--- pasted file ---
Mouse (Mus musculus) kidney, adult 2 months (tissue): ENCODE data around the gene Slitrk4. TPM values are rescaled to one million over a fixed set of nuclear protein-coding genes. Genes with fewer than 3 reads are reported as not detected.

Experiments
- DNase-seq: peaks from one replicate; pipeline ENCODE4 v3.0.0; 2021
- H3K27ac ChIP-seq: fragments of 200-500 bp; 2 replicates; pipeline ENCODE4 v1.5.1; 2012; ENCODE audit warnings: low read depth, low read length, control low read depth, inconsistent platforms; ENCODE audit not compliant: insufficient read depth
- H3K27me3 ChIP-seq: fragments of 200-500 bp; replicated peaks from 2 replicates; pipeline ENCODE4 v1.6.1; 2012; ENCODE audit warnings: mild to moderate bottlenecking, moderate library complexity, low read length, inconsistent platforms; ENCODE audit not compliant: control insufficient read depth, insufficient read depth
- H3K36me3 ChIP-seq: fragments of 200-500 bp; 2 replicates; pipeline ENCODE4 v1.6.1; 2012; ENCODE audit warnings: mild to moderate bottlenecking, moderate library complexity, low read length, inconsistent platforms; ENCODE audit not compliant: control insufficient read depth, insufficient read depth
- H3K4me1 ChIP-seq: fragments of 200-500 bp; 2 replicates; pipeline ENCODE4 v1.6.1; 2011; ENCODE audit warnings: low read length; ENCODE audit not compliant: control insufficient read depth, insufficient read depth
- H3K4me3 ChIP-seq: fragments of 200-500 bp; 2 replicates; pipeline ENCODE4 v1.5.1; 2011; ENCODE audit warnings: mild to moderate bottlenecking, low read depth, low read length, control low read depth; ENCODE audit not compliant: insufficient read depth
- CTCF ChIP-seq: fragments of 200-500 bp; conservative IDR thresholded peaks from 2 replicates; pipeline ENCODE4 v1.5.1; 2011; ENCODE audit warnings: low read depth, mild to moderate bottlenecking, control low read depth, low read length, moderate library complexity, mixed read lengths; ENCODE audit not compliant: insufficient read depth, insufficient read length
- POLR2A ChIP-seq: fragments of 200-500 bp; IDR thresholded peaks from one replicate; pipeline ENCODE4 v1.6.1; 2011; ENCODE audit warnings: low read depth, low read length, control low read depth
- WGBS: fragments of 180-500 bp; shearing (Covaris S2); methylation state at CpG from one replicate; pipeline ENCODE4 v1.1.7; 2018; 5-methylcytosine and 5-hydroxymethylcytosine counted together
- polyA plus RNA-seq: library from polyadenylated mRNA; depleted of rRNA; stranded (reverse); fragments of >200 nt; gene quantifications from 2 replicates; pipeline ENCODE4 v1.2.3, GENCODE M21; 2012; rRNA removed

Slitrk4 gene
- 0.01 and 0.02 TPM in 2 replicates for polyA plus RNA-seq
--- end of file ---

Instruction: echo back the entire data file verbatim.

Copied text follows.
Mouse (Mus musculus) kidney, adult 2 months (tissue): ENCODE data around the gene Slitrk4. TPM values are rescaled to one million over a fixed set of nuclear protein-coding genes. Genes with fewer than 3 reads are reported as not detected.

Experiments
- DNase-seq: peaks from one replicate; pipeline ENCODE4 v3.0.0; 2021
- H3K27ac ChIP-seq: fragments of 200-500 bp; 2 replicates; pipeline ENCODE4 v1.5.1; 2012; ENCODE audit warnings: low read depth, low read length, control low read depth, inconsistent platforms; ENCODE audit not compliant: insufficient read depth
- H3K27me3 ChIP-seq: fragments of 200-500 bp; replicated peaks from 2 replicates; pipeline ENCODE4 v1.6.1; 2012; ENCODE audit warnings: mild to moderate bottlenecking, moderate library complexity, low read length, inconsistent platforms; ENCODE audit not compliant: control insufficient read depth, insufficient read depth
- H3K36me3 ChIP-seq: fragments of 200-500 bp; 2 replicates; pipeline ENCODE4 v1.6.1; 2012; ENCODE audit warnings: mild to moderate bottlenecking, moderate library complexity, low read length, inconsistent platforms; ENCODE audit not compliant: control insufficient read depth, insufficient read depth
- H3K4me1 ChIP-seq: fragments of 200-500 bp; 2 replicates; pipeline ENCODE4 v1.6.1; 2011; ENCODE audit warnings: low read length; ENCODE audit not compliant: control insufficient read depth, insufficient read depth
- H3K4me3 ChIP-seq: fragments of 200-500 bp; 2 replicates; pipeline ENCODE4 v1.5.1; 2011; ENCODE audit warnings: mild to moderate bottlenecking, low read depth, low read length, control low read depth; ENCODE audit not compliant: insufficient read depth
- CTCF ChIP-seq: fragments of 200-500 bp; conservative IDR thresholded peaks from 2 replicates; pipeline ENCODE4 v1.5.1; 2011; ENCODE audit warnings: low read depth, mild to moderate bottlenecking, control low read depth, low read length, moderate library complexity, mixed read lengths; ENCODE audit not compliant: insufficient read depth, insufficient read length
- POLR2A ChIP-seq: fragments of 200-500 bp; IDR thresholded peaks from one replicate; pipeline ENCODE4 v1.6.1; 2011; ENCODE audit warnings: low read depth, low read length, control low read depth
- WGBS: fragments of 180-500 bp; shearing (Covaris S2); methylation state at CpG from one replicate; pipeline ENCODE4 v1.1.7; 2018; 5-methylcytosine and 5-hydroxymethylcytosine counted together
- polyA plus RNA-seq: library from polyadenylated mRNA; depleted of rRNA; stranded (reverse); fragments of >200 nt; gene quantifications from 2 replicates; pipeline ENCODE4 v1.2.3, GENCODE M21; 2012; rRNA removed

Slitrk4 gene
- 0.01 and 0.02 TPM in 2 replicates for polyA plus RNA-seq